Labour pledges to create 100,000 extra nursery places nationwide if elected

"We are determined to deliver not just more childcare, but better childcare."

Emily Sergeant Emily Sergeant - 10th June 2024

Labour has pledged to covert more than 3,000 vacant school classrooms across England into nursery facilities if elected next month.

Ahead of the upcoming General Election – which is due to take place on Thursday 4 July – in a couple of weeks time, Labour and its leader, Sir Keir Starmer, have been outlining the Party’s vision for the both the immediate and long-term future of the country.

As part of this, the Party has today unveiled what it says is a “clear plan” for childcare and early education nationwide.

Labour is pledging to “give every child life chances” and “every parent work choices”.

At the heart of this is the intent to make childcare “available, accessible, and affordable” throughout the country, predominately through the creation of more than 3,000 new nursery classes in England – which will be done by converting spare school classrooms into “high-quality spaces” that’ll be paid for by putting an end to the tax breaks that private schools are currently “enjoying”.


The Party says it’s also intent on delivering the “enhanced entitlements” the current UK Government has offered, if elected, which it hopes will eventually save thousands of pounds a year for working families.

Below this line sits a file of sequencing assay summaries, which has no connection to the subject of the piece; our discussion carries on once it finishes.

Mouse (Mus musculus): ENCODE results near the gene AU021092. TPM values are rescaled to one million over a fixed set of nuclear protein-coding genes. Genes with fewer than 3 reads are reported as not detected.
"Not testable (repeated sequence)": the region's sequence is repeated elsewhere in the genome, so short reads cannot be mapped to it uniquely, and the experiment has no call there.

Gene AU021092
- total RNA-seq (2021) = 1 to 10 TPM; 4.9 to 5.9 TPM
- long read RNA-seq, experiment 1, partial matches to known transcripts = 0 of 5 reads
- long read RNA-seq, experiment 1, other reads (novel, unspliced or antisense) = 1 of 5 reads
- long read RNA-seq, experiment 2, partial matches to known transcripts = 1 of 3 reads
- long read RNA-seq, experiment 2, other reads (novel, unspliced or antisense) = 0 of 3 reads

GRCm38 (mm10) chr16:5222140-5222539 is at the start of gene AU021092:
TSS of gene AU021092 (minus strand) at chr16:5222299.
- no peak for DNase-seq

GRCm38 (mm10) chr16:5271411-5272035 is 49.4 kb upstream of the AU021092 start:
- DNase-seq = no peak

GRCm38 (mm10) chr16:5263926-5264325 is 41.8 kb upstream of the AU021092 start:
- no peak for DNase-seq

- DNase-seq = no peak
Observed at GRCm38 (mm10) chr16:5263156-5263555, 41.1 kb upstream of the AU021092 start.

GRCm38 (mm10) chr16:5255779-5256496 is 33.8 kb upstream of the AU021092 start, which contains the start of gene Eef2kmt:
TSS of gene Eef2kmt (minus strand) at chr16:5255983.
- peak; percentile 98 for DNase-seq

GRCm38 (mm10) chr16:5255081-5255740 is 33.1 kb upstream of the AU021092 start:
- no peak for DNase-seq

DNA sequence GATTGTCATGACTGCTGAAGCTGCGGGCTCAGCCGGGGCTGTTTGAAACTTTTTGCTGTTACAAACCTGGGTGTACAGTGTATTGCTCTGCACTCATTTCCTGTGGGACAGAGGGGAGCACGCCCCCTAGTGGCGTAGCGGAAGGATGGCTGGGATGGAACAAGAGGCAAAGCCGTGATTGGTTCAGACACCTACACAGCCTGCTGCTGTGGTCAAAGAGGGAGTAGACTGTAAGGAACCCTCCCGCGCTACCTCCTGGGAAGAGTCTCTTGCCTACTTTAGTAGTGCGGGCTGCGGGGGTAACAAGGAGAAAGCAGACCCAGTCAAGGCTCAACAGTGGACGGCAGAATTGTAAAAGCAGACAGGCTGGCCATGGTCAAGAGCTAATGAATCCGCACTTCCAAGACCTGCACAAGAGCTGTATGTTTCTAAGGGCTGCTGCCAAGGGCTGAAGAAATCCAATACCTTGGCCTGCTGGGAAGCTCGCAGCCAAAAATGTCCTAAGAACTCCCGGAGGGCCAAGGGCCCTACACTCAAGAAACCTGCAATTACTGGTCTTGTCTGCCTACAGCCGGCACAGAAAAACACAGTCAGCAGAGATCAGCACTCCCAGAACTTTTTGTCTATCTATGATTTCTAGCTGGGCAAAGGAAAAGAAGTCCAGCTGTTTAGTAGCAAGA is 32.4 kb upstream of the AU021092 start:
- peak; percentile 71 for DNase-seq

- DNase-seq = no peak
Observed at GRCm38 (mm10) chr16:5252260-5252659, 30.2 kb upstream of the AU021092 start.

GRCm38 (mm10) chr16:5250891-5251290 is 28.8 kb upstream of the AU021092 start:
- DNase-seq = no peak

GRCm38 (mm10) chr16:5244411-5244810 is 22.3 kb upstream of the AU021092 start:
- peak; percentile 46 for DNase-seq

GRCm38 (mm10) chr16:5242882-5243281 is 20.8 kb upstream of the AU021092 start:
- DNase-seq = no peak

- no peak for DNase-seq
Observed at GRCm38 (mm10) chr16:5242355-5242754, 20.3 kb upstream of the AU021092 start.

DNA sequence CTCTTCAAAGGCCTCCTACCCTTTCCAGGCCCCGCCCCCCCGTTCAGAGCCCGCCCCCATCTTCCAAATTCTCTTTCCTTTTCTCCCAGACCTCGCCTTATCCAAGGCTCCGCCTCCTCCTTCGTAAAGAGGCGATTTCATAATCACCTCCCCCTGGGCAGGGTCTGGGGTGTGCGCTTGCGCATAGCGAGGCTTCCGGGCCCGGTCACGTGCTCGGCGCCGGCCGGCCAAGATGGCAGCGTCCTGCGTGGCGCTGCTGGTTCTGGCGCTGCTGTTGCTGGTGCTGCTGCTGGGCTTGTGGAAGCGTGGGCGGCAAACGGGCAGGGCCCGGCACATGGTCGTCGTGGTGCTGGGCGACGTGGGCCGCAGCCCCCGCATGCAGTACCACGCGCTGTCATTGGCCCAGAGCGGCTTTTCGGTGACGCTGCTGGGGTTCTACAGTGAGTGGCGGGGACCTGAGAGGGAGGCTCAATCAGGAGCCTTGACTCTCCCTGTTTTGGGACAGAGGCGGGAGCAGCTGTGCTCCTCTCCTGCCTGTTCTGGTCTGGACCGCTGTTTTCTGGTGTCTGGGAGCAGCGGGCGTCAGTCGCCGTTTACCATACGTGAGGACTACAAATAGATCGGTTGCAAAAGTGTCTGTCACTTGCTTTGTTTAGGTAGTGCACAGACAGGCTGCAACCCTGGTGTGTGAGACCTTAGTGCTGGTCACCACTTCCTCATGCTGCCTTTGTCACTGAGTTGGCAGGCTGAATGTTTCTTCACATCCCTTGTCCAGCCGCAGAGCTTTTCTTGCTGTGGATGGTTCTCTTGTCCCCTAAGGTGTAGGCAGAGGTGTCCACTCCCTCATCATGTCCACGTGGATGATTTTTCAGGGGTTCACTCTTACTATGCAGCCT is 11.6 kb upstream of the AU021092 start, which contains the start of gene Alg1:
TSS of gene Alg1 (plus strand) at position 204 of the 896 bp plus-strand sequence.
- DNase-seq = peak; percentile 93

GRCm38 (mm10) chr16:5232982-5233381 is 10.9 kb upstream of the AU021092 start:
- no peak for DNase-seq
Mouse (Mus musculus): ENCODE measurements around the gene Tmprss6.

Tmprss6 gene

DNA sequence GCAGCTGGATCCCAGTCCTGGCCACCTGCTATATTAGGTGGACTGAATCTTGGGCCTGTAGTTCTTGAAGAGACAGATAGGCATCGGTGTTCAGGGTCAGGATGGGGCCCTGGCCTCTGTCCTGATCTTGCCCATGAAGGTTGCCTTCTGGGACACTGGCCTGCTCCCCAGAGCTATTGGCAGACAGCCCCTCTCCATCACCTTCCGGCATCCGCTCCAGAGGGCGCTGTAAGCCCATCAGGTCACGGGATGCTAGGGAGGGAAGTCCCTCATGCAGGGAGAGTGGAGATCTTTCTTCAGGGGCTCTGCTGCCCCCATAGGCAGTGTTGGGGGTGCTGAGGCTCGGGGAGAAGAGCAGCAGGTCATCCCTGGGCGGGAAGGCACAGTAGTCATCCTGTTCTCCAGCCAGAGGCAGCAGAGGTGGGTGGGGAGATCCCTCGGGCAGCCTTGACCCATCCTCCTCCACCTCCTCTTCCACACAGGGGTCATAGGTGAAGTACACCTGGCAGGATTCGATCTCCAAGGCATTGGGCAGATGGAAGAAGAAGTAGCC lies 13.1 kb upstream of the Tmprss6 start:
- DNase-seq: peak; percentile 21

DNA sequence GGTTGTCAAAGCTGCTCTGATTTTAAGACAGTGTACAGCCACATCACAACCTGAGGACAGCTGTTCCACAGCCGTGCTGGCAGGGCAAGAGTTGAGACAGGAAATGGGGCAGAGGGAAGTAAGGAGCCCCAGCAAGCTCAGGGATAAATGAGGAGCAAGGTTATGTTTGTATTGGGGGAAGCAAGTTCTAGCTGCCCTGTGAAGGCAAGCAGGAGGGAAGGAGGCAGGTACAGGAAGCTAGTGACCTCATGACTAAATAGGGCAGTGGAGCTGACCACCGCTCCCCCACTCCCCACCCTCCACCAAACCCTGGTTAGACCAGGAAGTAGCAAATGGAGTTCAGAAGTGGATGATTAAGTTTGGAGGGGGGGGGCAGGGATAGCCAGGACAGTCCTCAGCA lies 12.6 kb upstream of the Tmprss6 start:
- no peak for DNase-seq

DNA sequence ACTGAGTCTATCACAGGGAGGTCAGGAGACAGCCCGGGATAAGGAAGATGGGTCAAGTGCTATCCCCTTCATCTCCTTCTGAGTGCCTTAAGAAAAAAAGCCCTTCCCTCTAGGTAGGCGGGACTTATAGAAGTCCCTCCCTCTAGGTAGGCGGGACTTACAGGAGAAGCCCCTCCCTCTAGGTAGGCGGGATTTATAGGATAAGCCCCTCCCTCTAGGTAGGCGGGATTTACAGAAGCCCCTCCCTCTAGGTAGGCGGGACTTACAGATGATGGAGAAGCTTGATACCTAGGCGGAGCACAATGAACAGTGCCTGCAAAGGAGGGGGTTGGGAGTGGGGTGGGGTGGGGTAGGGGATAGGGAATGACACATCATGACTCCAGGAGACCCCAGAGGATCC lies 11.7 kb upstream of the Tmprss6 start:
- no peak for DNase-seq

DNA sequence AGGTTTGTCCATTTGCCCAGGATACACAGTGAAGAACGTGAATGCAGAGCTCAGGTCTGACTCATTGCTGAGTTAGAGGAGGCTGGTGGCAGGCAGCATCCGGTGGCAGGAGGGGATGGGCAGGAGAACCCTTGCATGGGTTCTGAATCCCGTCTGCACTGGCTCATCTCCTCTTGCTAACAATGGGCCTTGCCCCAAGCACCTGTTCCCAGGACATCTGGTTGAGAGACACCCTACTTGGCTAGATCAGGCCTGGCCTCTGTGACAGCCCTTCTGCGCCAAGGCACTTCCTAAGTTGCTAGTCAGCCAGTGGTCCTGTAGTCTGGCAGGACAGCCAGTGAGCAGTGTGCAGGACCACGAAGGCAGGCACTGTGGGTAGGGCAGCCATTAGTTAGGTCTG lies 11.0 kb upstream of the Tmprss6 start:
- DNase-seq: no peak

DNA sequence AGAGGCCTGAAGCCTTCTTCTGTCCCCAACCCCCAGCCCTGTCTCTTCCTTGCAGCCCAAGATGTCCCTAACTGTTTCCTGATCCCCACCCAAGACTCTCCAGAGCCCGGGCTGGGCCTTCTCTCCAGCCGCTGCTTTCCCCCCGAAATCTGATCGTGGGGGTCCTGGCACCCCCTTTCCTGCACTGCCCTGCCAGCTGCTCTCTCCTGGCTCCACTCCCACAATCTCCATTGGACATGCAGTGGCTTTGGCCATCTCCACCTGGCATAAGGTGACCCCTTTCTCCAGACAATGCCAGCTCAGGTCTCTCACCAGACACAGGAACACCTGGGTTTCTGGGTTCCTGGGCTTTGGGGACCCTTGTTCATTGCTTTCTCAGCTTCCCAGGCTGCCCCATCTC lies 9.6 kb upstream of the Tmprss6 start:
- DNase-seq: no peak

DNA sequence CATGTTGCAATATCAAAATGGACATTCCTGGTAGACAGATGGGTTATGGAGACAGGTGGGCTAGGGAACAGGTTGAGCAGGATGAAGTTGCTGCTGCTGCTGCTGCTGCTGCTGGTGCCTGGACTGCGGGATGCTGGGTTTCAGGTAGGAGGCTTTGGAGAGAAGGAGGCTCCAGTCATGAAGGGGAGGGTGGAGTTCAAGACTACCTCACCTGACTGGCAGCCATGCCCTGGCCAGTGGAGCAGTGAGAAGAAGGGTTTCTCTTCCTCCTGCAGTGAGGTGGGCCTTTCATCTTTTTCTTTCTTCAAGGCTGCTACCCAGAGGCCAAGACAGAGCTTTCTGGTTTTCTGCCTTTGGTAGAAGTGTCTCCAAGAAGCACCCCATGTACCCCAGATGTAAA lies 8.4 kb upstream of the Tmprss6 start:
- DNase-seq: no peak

On top of this, another key part of Labour’s plan unveiled this week is to make sure childcare doesn’t end when children start school – with one other major thing the Party is pledging including the promise to provide free breakfast clubs in every primary school in England, paid for by ending tax ‘loopholes’ and “clamping down on tax evasion”.

Labour has pledged to create 100,000 extra nursery places nationwide if elected / Credit: Labour

Labour believes breakfast clubs not only give parents the choice for an earlier start to their working day, but also “drive up attendance and standards” and “improve behaviour and attainment” of pupils.

“Labour’s plan has been built by learning from how childcare works the world over,” Sir Keir Starmer explained.

“It stretches from the end of parental leave to the end of primary school, because every parent knows that childcare costs don’t end when children start school. Labour is determined to deliver not just more childcare, but better childcare and early education – for the best start to every life.”


As tends to be the case with politics, the Party’s plan for childcare and early education has been met with both praise and criticism from unions, experts, and so on.

Trade union UNISON and its assistant general secretary, Jon Richards, said the expansion of nurseries “could make the world of difference to parents struggling to find affordable childcare” and that Labour’s plans therefore “make a lot of sense”, but other industry-relevant experts have warned the plans are like a “sticking plaster solution”.

They feel that already-understaffed nurseries don’t have the space or staff to deal with the extra demand.

As well as its own plans unveiled this week, many will know that Labour has already pledged to stick to the current Government’s plans for a staged expansion of free childcare.

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This started with working parents of all two-year-olds in England being able to claim 15-hours a week since April, and is set to be extended to working parents of all children older than nine months from this September.


A full rollout of 30-hours a week free childcare will then go to all eligible families a year later.

Featured Image – RawPixel